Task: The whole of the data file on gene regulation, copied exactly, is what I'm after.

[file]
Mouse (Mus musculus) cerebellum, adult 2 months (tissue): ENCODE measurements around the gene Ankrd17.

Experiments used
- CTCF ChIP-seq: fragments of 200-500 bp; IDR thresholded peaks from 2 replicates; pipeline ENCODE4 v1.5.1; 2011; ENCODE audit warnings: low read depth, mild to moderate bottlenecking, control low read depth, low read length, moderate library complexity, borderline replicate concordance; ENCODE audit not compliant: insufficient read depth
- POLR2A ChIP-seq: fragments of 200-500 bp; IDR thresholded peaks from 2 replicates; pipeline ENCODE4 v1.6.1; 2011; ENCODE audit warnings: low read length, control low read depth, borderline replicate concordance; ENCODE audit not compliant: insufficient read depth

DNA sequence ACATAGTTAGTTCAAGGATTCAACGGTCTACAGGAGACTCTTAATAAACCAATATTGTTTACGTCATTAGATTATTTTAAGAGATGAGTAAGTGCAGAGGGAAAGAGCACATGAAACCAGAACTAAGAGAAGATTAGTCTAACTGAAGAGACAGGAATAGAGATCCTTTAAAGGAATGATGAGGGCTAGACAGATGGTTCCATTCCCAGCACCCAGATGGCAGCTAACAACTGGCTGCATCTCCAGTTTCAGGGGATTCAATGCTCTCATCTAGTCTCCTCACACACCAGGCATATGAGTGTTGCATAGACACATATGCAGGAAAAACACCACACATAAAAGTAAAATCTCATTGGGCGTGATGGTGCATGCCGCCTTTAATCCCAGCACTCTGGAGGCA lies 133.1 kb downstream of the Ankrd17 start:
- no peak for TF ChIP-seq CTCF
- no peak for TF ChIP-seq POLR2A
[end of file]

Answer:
Mouse (Mus musculus) cerebellum, adult 2 months (tissue): ENCODE measurements around the gene Ankrd17.

Experiments used
- CTCF ChIP-seq: fragments of 200-500 bp; IDR thresholded peaks from 2 replicates; pipeline ENCODE4 v1.5.1; 2011; ENCODE audit warnings: low read depth, mild to moderate bottlenecking, control low read depth, low read length, moderate library complexity, borderline replicate concordance; ENCODE audit not compliant: insufficient read depth
- POLR2A ChIP-seq: fragments of 200-500 bp; IDR thresholded peaks from 2 replicates; pipeline ENCODE4 v1.6.1; 2011; ENCODE audit warnings: low read length, control low read depth, borderline replicate concordance; ENCODE audit not compliant: insufficient read depth

DNA sequence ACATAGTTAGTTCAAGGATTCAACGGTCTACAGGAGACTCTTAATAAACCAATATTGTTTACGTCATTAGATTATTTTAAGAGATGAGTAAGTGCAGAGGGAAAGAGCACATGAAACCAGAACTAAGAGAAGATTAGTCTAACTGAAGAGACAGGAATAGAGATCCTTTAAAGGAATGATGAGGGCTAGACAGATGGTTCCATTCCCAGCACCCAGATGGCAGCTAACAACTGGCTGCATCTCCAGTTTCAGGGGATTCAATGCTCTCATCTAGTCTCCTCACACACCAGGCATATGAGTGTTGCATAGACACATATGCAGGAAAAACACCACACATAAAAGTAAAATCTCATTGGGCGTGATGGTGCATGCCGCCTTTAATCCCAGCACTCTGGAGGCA lies 133.1 kb downstream of the Ankrd17 start:
- no peak for TF ChIP-seq CTCF
- no peak for TF ChIP-seq POLR2A